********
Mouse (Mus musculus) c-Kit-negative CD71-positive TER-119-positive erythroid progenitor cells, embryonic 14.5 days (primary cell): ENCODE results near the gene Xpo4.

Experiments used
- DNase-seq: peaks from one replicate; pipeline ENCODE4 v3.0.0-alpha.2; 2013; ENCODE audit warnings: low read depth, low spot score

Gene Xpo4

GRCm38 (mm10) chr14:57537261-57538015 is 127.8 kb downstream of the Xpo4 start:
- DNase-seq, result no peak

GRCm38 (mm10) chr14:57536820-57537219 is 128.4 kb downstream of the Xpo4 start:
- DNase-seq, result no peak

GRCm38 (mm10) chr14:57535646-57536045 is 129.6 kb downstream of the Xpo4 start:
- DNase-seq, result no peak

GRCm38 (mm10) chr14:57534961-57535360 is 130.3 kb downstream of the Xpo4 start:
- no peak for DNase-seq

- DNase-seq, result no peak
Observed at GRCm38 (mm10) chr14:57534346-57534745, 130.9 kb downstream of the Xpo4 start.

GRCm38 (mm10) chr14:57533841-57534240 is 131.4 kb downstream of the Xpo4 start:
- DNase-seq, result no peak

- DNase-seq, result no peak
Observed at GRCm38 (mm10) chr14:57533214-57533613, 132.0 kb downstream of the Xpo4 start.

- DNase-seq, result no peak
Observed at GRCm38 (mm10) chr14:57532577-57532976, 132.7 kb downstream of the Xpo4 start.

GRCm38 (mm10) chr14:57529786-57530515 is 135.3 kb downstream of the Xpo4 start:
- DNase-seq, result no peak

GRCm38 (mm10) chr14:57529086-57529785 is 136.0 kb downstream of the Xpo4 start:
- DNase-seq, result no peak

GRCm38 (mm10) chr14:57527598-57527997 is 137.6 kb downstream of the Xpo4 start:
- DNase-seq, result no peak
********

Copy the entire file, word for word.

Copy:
Mouse (Mus musculus) c-Kit-negative CD71-positive TER-119-positive erythroid progenitor cells, embryonic 14.5 days (primary cell): ENCODE results near the gene Xpo4.

Experiments used
- DNase-seq: peaks from one replicate; pipeline ENCODE4 v3.0.0-alpha.2; 2013; ENCODE audit warnings: low read depth, low spot score

Gene Xpo4

GRCm38 (mm10) chr14:57537261-57538015 is 127.8 kb downstream of the Xpo4 start:
- DNase-seq, result no peak

GRCm38 (mm10) chr14:57536820-57537219 is 128.4 kb downstream of the Xpo4 start:
- DNase-seq, result no peak

GRCm38 (mm10) chr14:57535646-57536045 is 129.6 kb downstream of the Xpo4 start:
- DNase-seq, result no peak

GRCm38 (mm10) chr14:57534961-57535360 is 130.3 kb downstream of the Xpo4 start:
- no peak for DNase-seq

- DNase-seq, result no peak
Observed at GRCm38 (mm10) chr14:57534346-57534745, 130.9 kb downstream of the Xpo4 start.

GRCm38 (mm10) chr14:57533841-57534240 is 131.4 kb downstream of the Xpo4 start:
- DNase-seq, result no peak

- DNase-seq, result no peak
Observed at GRCm38 (mm10) chr14:57533214-57533613, 132.0 kb downstream of the Xpo4 start.

- DNase-seq, result no peak
Observed at GRCm38 (mm10) chr14:57532577-57532976, 132.7 kb downstream of the Xpo4 start.

GRCm38 (mm10) chr14:57529786-57530515 is 135.3 kb downstream of the Xpo4 start:
- DNase-seq, result no peak

GRCm38 (mm10) chr14:57529086-57529785 is 136.0 kb downstream of the Xpo4 start:
- DNase-seq, result no peak

GRCm38 (mm10) chr14:57527598-57527997 is 137.6 kb downstream of the Xpo4 start:
- DNase-seq, result no peak